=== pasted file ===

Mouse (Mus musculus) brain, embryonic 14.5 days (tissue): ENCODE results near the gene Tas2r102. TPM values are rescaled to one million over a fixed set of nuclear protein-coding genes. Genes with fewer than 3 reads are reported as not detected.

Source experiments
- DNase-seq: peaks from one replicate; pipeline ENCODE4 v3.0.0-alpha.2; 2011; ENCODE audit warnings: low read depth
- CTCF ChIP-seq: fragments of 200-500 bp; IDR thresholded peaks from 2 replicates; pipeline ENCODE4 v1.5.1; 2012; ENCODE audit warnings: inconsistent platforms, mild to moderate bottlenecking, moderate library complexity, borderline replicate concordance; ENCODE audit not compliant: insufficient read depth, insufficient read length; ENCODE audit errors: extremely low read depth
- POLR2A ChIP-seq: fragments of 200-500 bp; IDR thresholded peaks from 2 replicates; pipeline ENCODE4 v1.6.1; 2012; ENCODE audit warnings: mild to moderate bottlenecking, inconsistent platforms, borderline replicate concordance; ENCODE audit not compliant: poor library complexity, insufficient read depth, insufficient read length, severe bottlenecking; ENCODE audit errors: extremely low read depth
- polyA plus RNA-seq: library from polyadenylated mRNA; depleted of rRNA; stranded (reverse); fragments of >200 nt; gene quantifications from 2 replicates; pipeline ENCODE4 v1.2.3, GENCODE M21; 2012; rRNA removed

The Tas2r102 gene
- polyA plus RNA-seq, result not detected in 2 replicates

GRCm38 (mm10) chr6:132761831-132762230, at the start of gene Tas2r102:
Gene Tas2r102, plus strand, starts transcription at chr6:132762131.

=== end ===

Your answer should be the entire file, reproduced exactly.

Mouse (Mus musculus) brain, embryonic 14.5 days (tissue): ENCODE results near the gene Tas2r102. TPM values are rescaled to one million over a fixed set of nuclear protein-coding genes. Genes with fewer than 3 reads are reported as not detected.

Source experiments
- DNase-seq: peaks from one replicate; pipeline ENCODE4 v3.0.0-alpha.2; 2011; ENCODE audit warnings: low read depth
- CTCF ChIP-seq: fragments of 200-500 bp; IDR thresholded peaks from 2 replicates; pipeline ENCODE4 v1.5.1; 2012; ENCODE audit warnings: inconsistent platforms, mild to moderate bottlenecking, moderate library complexity, borderline replicate concordance; ENCODE audit not compliant: insufficient read depth, insufficient read length; ENCODE audit errors: extremely low read depth
- POLR2A ChIP-seq: fragments of 200-500 bp; IDR thresholded peaks from 2 replicates; pipeline ENCODE4 v1.6.1; 2012; ENCODE audit warnings: mild to moderate bottlenecking, inconsistent platforms, borderline replicate concordance; ENCODE audit not compliant: poor library complexity, insufficient read depth, insufficient read length, severe bottlenecking; ENCODE audit errors: extremely low read depth
- polyA plus RNA-seq: library from polyadenylated mRNA; depleted of rRNA; stranded (reverse); fragments of >200 nt; gene quantifications from 2 replicates; pipeline ENCODE4 v1.2.3, GENCODE M21; 2012; rRNA removed

The Tas2r102 gene
- polyA plus RNA-seq, result not detected in 2 replicates

GRCm38 (mm10) chr6:132761831-132762230, at the start of gene Tas2r102:
Gene Tas2r102, plus strand, starts transcription at chr6:132762131.